I’m a Nikon shooter and have shot a lot of Nikon Cameras, but that doesn’t mean I don’t appreciate a fine Canon. Of the modern Canon EOS cameras, I’ve shot the Elan 7ne is probably the best camera, I mean I’d take this over an EOS-1. But the Elan 7n/7ne are unique cameras in my view, one of a few the others being the Canon T90 and Nikon F90. These cameras have the specs and could very well be professional models but often are left aside. But if the three, the Elan 7ne would get the most publicity, but to be honest, if I had one land in my lap, I wouldn’t say no to keep it. Thanks to Mike Bitaxi for loaning this beauty out!
Model: Elan 7ne (EOS 7s (Japan), EOS33v (Europe)
Type: Single Lens Reflex
Format: 135 (35mm), 36x24mm
Lens: Interchangeable, Canon EF-Mount
Shutter: Vertical Travel Focal plane two-curtain shutter, 1/4000″ – 30″ + Bulb
Meter: TTL Composite SPD 35-Zone, EV1 ~ EV20 @ ASA-100, ASA-6 – ASA-6400
Autofocus: CMOS TTL-CT-SIR, EV1 ~ EV18 @ ASA-100
Dimensions (WxHxD): 146.7x103x69mm
Power Source: 2x CR132A Batteries
Year of Manufacture: 2004-18
The first frame I shot on the camera my first instinct said, man, this is a smooth operating camera. Everything just works and works well. From loading the film to turning it on and operating the camera. The size, weight, and general feel of the camera make it ideal for shooting on a regular and daily basis, one thing that I had an issue with more consumer-oriented Canon cameras was the handgrip, far too narrow, but on the Elan 7ne, it’s perfect and reminds me of my old Nikon D70s or Nikon D300. The control layout is decent, with the main command dial right by the shutter release and the thumb wheel nicely placed so you can operate the camera, even in manual mode single-handed.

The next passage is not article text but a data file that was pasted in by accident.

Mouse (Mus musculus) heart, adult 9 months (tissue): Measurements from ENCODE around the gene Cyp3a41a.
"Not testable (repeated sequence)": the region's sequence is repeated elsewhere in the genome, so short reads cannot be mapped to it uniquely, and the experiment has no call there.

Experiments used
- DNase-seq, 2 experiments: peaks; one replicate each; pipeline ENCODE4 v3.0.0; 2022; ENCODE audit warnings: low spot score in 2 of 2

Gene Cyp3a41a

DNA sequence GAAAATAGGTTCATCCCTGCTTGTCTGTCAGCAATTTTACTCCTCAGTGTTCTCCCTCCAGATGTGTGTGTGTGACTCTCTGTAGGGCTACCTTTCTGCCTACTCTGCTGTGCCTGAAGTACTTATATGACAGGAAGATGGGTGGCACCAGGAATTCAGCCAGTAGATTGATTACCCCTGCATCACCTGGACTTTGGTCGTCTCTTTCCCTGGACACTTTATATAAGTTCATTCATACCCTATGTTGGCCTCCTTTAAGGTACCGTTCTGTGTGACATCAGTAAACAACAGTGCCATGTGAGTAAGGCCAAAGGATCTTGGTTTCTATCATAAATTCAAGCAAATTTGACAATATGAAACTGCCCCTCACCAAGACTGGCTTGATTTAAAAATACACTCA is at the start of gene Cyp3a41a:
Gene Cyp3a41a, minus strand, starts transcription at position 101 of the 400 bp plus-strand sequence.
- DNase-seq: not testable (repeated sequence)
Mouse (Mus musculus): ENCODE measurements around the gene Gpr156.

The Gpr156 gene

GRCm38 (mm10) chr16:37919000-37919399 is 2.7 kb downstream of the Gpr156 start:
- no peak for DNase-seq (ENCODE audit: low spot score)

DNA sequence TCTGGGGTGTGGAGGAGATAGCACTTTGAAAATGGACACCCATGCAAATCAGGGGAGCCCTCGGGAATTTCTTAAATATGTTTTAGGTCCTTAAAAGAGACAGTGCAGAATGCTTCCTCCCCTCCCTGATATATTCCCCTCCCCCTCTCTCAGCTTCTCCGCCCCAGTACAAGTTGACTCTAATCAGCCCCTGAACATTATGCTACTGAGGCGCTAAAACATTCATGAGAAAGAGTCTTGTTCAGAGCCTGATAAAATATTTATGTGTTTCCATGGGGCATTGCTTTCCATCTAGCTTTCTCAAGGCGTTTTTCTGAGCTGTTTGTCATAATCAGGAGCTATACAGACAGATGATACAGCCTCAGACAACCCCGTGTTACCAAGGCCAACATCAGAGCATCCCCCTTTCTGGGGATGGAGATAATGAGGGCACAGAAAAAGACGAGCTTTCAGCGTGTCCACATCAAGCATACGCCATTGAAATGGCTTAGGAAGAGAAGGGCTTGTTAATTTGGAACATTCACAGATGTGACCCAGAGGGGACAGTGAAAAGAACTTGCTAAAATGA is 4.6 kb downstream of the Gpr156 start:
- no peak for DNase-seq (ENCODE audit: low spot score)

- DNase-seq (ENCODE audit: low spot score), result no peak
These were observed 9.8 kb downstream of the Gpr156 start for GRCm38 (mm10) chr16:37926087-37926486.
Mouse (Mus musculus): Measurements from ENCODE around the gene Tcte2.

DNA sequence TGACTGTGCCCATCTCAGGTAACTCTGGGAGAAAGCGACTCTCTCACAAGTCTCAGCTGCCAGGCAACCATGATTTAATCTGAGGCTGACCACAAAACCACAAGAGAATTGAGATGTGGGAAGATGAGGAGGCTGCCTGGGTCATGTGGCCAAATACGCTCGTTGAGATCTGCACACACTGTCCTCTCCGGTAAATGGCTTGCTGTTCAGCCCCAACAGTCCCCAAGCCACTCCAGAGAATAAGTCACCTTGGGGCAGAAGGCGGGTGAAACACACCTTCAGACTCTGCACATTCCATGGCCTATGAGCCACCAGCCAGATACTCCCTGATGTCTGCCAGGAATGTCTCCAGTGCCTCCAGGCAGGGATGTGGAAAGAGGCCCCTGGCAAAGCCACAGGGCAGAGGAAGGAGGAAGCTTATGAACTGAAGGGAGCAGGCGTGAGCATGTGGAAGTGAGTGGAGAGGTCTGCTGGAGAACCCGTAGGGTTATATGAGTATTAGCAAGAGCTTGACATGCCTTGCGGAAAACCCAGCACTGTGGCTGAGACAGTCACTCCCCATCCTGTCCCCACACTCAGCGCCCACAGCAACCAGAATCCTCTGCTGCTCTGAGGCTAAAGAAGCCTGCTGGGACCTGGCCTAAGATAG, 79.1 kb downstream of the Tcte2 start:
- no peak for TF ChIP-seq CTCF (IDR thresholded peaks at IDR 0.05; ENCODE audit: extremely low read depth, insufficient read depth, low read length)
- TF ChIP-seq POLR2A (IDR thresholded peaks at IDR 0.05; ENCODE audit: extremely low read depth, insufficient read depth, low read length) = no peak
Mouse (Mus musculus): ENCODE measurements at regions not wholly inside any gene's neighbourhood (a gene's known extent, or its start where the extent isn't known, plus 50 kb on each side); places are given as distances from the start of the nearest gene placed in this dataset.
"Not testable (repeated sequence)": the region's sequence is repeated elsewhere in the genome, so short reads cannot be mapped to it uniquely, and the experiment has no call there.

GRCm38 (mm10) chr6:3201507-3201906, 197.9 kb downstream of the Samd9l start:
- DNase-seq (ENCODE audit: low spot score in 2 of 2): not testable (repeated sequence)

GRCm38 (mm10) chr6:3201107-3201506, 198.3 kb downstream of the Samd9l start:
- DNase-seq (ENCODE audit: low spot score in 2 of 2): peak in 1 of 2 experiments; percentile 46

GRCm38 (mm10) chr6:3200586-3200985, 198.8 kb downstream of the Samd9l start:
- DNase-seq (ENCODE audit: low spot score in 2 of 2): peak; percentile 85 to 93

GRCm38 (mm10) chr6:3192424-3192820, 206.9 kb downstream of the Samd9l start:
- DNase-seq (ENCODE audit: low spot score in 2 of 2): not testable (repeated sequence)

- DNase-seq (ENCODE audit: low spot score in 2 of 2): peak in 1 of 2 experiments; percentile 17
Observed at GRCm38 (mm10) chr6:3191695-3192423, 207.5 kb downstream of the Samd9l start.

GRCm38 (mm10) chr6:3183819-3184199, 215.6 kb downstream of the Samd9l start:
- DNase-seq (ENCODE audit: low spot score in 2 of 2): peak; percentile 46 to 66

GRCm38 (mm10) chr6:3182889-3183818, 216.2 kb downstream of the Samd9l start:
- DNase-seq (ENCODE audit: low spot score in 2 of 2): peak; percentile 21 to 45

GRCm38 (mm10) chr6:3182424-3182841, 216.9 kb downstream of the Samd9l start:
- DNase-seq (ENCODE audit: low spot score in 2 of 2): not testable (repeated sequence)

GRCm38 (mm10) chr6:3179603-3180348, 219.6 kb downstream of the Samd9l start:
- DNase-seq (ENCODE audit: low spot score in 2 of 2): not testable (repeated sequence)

There’s really only a couple things that I don’t really like on this camera. First off is where the on/off control is as part of the mode dial. Honestly, I don’t know why they did that. Having to not only turn on the camera but then remember to return to your mode is a bit odd to me. I personally would have preferred a separate on/off switch. While not a major dig at the camera, I find it more of an annoyance. The second annoyance is the eye-control, I ended up having to turn the feature off, which I’m glad you can. I can understand why such a system would be nice being able to look and have the camera focus, but honestly, I tried to get it to work and it didn’t. Not sure if I was doing it wrong or the system itself is flawed. As I said, at least you can turn it off and manually set the focus points.
You don’t need to jump on an Elan 7ne, the original Elan 7n will do you just fine. As I said in the introduction the Elan 7n/ne is a camera that occupies a unique section of SLRs, when you started to see more advanced cameras that aren’t aimed at the professional but more the advanced amateur those who love photography and desire that higher-end camera but don’t have the budget. Now if you’re looking for a good spot to start in 35mm film cameras and already have the EF (not EF-S) than an Elan 7n would be a solid camera to start with as it does have a very similar look and feel to most digital SLRs offered up from Canon. Plus, even on the used market, they can be had for a fair price.